I told very few of my friends one of my darkest pop culture secrets: I still hadn’t seen the movie Cabaret. However, I discovered a way to more than make up for one of my biggest, most shameful cinephile lapses when I learned that the movie would be showing at Chicago’s Music Box Theatre. In 35mm, no less. Needless to say, I purchased a ticket in eager anticipation of the night, which I knew would be quite different from the fantastic stage play I had been fortunate enough to see.
And it truly was, albeit in a far more unsettling fashion than I had expected. In case you’ve been living under a rock, Cabaret follows the experiences of Brian Roberts (Michael York), who arrives in Germany in 1931 just in time to witness the rise of the Nazis. He’s also trying to figure out just what his sexual identity is, having not had great experiences with women. And he just happens to befriend the now iconic Sally Bowles (Liza Minelli), who introduces him to her wild, bohemian lifestyle in Berlin, especially the Kit Kat Klub where she performs.
Many of the changes from stage to screen were for the better, and some were outright demanded by Liza Minnelli’s performance as Bowles. The stage play treated her ambitions more like pipe dreams, but Minnelli demands that you take them, and her, seriously. Watch her onstage, and it is impossible to deny she’s not only born to be there, but be a star. But while the Kit Kat Klub is kink-friendly haven for those deemed unnatural, a safe space it is not.
Director Bob Fosse makes this clear right from the beginning. One of the first things we see is the grinning, leering face of the Master of Ceremonies (Joel Grey), whose garish makeup and yellow teeth unsettle from the start. He will not fill a role now commonplace in movies, that of the gay best friend the female lead turns to when she’s having romantic problems. He is a creature of pure id who follows wherever his pleasure leads, even if his desires could turn on him. When he sees Sally is unhappy one night, his idea of comforting her is grabbing her breasts.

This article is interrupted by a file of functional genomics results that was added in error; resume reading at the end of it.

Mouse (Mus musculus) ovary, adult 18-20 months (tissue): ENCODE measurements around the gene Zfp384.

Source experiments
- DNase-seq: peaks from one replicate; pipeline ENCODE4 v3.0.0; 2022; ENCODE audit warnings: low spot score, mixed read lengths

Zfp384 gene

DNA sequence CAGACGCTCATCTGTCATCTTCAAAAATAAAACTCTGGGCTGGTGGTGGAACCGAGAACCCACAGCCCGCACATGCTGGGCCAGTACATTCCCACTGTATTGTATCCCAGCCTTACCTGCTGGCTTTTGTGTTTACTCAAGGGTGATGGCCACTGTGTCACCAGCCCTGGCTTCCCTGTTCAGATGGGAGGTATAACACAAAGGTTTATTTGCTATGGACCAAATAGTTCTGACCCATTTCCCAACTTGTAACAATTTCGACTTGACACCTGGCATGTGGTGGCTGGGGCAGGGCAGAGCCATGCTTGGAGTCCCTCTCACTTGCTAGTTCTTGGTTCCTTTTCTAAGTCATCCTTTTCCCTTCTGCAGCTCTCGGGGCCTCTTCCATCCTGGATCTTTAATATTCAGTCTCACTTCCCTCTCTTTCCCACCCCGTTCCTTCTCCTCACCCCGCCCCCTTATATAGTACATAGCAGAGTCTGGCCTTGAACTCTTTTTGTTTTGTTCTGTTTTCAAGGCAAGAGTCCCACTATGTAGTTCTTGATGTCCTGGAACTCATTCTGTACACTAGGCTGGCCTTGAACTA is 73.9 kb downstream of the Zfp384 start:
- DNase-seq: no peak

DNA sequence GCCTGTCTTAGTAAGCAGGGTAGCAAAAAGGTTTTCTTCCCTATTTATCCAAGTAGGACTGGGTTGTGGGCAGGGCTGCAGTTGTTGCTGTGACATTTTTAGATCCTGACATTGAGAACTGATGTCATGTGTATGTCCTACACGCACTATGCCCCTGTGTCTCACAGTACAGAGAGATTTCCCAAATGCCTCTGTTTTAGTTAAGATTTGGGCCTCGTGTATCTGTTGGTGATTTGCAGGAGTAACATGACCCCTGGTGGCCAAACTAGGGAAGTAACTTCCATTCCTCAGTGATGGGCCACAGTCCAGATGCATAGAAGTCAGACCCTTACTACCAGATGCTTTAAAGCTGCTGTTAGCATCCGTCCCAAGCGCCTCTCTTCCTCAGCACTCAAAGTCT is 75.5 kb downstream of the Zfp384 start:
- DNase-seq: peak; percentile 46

It is also the MC who seems to know just how much the Nazis and those they scorn have in common. As the rise of fascism becomes impossible to ignore, he and the other performers incorporate many of their values onstage. And why not? The power they represent probably appeals to them, and the trappings of fascism-and the firm gender roles its followers demand-are just as much of a performance as the Kit Kat Klub’s campy musical numbers. It’s a far darker way of reminding us of just how much we have in common, and how we can all be seduced by a group offering ultimate power, even when it’s not offered to us. Most horrifying is to see those who’ve been subject to oppression embracing the values of their oppressors in the hopes of getting a taste of their power.
Just how does a group like the Nazis get that power? In the midst of their rise, they seem everywhere and nowhere. In “Tomorrow Belongs To Me,” the only song that takes place outside of the club, a seemingly gentle patriotic song sung by a teenage boy at a beautiful outdoor setting soon turns into a dark, violent, Nazi tribute. The other people, save for one elderly man, passionately join in as the boy is revealed to be a member of the Hitler Youth. Even speaking out does little, as the characters who do generally gain little except a beating. What Cabaret seems to suggest is that if things are allowed to get this far, enabled by government and the populace alike, it’s probably already too late for one person to do much of anything about it.
Yes, tomorrow did indeed belong to them. But other forces intervened in time (just barely) to ensure the future did not. In the midst of the Trump Era, this begs the question of whether the resistance we’ve seen is strong enough to prevent our current state from transforming into something worse. Cabaret refuses to offer comfort. Instead, it demands accountability. Rescue did come, but it came too late for so many. Instead it asks us: will such drastic actions become necessary again?